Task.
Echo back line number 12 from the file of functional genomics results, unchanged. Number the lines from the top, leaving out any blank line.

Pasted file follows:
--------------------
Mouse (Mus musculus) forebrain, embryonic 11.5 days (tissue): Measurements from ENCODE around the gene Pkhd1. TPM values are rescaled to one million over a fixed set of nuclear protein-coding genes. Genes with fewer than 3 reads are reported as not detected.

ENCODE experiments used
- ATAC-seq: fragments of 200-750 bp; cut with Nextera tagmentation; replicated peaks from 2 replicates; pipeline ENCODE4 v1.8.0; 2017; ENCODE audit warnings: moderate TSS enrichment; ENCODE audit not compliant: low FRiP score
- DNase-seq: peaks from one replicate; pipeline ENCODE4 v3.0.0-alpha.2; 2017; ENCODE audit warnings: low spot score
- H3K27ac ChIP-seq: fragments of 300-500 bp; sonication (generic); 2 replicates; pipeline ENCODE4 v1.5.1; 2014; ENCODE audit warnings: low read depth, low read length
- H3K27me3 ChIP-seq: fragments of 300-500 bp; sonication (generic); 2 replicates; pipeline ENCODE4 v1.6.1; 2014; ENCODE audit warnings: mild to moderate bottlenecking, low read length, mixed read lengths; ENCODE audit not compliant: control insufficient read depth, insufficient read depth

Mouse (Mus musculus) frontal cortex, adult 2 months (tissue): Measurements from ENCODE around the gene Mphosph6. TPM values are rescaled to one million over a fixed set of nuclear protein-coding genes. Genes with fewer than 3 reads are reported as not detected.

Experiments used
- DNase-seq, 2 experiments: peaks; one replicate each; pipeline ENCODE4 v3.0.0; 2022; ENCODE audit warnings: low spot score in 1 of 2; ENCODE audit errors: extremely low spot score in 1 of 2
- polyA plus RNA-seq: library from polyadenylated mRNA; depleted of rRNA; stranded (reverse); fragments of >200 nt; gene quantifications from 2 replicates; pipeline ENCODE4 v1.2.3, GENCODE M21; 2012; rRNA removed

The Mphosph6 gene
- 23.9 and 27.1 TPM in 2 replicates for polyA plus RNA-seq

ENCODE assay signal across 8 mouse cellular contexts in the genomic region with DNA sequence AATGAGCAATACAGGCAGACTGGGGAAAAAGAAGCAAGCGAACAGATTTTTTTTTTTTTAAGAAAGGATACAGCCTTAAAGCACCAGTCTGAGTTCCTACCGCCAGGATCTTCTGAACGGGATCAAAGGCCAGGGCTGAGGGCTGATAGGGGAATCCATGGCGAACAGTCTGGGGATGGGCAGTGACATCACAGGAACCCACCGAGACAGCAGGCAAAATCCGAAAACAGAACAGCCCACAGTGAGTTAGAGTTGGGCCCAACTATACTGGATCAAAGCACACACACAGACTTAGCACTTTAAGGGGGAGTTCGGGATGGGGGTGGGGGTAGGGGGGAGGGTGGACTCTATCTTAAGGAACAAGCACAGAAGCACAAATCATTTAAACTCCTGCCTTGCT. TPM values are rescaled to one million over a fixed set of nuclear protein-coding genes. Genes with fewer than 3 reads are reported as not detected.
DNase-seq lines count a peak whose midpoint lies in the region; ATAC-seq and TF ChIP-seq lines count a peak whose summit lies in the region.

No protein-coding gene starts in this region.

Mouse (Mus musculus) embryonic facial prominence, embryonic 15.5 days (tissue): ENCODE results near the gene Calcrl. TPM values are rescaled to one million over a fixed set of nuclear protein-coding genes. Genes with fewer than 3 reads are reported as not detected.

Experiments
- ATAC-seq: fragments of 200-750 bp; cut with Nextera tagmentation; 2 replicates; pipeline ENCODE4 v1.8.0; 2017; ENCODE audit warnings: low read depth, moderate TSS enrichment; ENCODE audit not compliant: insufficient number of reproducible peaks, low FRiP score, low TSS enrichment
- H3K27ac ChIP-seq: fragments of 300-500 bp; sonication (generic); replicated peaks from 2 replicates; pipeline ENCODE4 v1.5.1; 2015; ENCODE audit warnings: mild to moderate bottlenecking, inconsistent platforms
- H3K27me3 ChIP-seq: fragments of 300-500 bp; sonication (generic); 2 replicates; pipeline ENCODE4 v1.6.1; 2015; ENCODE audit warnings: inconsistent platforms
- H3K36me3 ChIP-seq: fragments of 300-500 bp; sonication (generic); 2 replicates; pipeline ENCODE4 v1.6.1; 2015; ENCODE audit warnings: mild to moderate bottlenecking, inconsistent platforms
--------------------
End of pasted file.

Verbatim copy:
- 23.9 and 27.1 TPM in 2 replicates for polyA plus RNA-seq